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Australian state of Queensland stages its biggest ever evacuation as floodwaters rise

February 6, 2012

globalpost.com

An aeriel view of the swollen Balonne River in Queensland is seen just before water levels peaked at 12.75 metres (42 feet) on Jan. 4, 2011. The river is now threatening to reach new highs, devastating the township of St George. AFP/Getty Images

MELBOURNE (Australia) – Thousands of people have been evacuated from the parts of the eastern Australian state of Queensland, where river heights are threatening to reach record levels, local media report.
Over 2,000 people were forcibly evacuated from the inland township of St George on Saturday night, in what the Australian Broadcasting Corporation says was the largest evacuation in the state’s history.


The Australian newspaper says
the nearby Balonne River has already passed the all-time high of 13.4 metres (44 feet) recorded during the devastating floods of 2010, and it is expected to continue rising to over 14 metres (46 feet).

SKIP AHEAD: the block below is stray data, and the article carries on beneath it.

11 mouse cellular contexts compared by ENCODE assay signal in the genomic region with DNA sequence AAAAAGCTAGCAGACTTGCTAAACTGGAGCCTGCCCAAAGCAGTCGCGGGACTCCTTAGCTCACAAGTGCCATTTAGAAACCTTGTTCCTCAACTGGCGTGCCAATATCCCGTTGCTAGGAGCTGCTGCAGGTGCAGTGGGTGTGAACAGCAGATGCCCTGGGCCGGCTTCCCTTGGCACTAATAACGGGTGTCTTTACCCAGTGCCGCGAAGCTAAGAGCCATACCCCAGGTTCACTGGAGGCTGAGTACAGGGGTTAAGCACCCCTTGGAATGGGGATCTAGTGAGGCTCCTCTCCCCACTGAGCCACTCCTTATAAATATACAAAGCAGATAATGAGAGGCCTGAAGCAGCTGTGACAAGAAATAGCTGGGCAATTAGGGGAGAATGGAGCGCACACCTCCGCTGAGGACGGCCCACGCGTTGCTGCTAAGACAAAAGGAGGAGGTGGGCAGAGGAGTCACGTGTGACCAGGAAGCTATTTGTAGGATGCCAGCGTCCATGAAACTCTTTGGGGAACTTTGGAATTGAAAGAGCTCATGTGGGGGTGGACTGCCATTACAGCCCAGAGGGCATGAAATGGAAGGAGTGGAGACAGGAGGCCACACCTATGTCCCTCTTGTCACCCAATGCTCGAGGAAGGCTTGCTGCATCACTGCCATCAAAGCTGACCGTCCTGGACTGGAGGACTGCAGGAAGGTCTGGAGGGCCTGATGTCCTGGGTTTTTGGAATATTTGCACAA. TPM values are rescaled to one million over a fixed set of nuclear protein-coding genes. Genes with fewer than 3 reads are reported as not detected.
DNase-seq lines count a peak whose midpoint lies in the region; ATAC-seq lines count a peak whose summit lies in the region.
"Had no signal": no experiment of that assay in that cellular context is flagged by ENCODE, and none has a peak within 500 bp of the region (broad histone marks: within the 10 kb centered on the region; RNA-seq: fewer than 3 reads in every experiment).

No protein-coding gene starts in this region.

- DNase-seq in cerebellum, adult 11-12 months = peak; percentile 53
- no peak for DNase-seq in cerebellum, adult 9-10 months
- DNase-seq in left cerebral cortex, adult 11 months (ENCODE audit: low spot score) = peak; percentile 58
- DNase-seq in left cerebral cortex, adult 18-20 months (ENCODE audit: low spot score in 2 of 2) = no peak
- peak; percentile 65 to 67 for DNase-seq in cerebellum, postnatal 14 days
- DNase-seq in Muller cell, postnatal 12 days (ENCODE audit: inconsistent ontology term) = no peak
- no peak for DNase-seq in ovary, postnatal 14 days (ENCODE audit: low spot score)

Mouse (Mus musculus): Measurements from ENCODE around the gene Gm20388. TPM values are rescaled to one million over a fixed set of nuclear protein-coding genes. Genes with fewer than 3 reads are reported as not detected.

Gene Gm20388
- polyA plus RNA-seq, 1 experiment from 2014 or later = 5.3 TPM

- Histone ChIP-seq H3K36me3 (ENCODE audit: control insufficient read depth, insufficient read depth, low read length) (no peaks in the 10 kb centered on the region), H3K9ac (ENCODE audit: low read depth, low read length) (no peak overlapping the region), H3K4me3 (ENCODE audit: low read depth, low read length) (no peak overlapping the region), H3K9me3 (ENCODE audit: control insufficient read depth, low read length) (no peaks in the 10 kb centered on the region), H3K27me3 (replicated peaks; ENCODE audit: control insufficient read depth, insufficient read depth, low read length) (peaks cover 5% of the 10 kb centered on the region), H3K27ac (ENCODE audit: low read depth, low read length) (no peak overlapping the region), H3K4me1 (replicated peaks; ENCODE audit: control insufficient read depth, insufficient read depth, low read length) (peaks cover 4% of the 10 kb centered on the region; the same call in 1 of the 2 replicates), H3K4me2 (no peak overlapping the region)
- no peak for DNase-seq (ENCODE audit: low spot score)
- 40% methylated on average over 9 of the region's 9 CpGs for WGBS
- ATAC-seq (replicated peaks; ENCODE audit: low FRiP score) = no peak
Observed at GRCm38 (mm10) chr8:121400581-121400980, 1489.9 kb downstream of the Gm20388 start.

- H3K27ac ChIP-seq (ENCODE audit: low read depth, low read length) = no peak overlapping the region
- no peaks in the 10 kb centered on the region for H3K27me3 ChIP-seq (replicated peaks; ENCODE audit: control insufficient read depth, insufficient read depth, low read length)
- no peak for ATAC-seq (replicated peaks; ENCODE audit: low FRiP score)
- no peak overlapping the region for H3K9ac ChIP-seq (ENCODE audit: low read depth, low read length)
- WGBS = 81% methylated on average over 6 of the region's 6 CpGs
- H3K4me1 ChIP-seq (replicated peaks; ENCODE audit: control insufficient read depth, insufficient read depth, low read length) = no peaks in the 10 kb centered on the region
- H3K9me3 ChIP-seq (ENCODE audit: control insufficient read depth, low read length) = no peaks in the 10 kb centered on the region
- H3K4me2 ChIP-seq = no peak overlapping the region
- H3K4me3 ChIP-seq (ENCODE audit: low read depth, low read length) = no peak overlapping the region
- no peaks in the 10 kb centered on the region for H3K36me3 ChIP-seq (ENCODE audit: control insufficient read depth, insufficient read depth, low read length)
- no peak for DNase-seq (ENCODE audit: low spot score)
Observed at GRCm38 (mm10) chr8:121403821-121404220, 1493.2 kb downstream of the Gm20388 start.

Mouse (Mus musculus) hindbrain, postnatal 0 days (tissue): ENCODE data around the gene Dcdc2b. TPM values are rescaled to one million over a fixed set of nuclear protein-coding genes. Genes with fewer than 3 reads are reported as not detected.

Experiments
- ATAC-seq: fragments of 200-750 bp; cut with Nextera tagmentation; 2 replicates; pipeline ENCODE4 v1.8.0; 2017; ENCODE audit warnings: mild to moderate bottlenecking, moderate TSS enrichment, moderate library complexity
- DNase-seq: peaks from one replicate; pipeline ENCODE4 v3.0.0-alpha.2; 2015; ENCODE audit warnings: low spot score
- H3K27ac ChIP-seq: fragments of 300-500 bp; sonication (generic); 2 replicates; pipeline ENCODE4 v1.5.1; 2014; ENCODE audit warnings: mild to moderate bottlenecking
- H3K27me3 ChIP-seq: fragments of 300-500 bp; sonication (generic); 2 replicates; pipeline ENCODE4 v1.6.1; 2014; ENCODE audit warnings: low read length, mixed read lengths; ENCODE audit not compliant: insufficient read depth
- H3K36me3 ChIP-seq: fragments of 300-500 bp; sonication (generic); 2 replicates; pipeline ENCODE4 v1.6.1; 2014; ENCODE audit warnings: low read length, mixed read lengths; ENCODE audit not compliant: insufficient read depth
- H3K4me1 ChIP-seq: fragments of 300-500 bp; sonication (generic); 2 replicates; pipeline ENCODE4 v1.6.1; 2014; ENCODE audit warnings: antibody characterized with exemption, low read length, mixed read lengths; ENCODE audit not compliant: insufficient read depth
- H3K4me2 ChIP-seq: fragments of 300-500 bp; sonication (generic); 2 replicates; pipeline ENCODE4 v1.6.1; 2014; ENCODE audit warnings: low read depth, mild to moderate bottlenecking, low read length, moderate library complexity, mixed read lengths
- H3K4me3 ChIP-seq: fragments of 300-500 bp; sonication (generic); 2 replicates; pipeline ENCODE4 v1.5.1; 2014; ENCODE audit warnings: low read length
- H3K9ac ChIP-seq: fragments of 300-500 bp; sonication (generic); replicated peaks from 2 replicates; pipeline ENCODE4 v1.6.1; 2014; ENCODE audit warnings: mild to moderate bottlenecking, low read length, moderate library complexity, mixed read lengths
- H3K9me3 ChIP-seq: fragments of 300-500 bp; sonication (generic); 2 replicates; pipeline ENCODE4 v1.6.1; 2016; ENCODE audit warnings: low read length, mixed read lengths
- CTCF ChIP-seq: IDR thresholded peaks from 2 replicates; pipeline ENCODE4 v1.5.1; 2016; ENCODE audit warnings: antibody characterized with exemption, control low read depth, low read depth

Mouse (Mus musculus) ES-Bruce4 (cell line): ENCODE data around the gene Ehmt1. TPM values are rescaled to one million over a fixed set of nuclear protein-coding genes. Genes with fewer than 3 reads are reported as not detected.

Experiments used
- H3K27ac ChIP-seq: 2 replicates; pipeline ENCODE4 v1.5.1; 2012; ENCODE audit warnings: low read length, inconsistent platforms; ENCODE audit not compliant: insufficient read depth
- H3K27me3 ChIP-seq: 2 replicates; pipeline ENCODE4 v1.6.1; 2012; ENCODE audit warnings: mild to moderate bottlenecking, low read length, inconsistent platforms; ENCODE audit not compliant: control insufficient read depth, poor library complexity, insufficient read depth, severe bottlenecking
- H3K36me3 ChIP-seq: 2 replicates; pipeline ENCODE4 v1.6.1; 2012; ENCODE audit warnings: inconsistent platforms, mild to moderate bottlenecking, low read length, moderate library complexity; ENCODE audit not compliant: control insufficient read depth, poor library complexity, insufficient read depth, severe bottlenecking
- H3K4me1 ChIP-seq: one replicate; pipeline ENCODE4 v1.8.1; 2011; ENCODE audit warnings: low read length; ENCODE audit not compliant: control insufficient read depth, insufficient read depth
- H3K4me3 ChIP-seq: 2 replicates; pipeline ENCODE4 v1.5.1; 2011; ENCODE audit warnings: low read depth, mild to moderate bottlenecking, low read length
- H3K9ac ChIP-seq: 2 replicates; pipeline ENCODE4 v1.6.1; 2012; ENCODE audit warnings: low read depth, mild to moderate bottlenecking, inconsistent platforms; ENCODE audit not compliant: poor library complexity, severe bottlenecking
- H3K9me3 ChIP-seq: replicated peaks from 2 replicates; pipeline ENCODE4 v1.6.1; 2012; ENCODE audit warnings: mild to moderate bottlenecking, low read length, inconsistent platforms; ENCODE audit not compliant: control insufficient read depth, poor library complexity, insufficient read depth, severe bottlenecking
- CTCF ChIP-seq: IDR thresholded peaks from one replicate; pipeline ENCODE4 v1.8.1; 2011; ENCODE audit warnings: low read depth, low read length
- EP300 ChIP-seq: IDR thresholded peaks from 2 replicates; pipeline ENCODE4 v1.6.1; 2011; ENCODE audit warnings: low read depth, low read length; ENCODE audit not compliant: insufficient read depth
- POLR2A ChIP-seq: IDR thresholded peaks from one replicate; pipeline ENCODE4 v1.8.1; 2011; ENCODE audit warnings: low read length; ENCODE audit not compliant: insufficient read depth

The newspaper says that some 300 to 400 residents had stayed to protect their properties, ignoring warnings that rescue services might not be able to reach them later. Some had built a temporary levee in an attempt to hold back some of the water, but the state Premier Anna Bligh said their efforts had “no prospect” of succeeding. Twenty houses were destroyed over the weekend and a final evacuation was scheduled for Monday morning, local time.
“This is the third flood this town has coped with in just less than two years, so there’s a lot of distress and a lot of emotion,” Bligh added, confirming that she would visit the flood-affected areas on Monday.
Later on Monday morning, some media began reporting that the area may escape a major disaster. The Senate leader for the opposition Nationals party and local resident, Barnaby Joyce, told AAP that the river’s expected peak had been revised downwards to below 14.5 metres.
“We hope it’s going to be lower. We’ll just wait and see – wait and see and sandbag, there’s not a lot more to be done at the moment.” He witnessed the flood firsthand, describing the floodwaters as “something that would fill Sydney Harbour every two days”.


The Australian government’s Bureau of Meteorology says
it could be Thursday before floodwaters start to recede and people can return to their homes in the area.

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